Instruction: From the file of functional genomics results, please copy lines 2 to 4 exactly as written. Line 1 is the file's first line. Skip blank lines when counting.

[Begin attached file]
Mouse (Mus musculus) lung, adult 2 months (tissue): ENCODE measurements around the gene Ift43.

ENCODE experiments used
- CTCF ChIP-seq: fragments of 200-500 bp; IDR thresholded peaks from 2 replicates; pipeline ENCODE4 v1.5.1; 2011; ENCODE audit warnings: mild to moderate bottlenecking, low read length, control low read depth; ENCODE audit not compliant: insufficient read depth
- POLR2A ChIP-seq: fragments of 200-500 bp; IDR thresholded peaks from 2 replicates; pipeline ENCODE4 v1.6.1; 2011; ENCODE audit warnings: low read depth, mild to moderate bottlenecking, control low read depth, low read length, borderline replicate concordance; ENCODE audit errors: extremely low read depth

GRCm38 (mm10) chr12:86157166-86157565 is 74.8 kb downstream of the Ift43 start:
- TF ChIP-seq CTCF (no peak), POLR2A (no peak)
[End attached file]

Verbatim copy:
ENCODE experiments used
- CTCF ChIP-seq: fragments of 200-500 bp; IDR thresholded peaks from 2 replicates; pipeline ENCODE4 v1.5.1; 2011; ENCODE audit warnings: mild to moderate bottlenecking, low read length, control low read depth; ENCODE audit not compliant: insufficient read depth
- POLR2A ChIP-seq: fragments of 200-500 bp; IDR thresholded peaks from 2 replicates; pipeline ENCODE4 v1.6.1; 2011; ENCODE audit warnings: low read depth, mild to moderate bottlenecking, control low read depth, low read length, borderline replicate concordance; ENCODE audit errors: extremely low read depth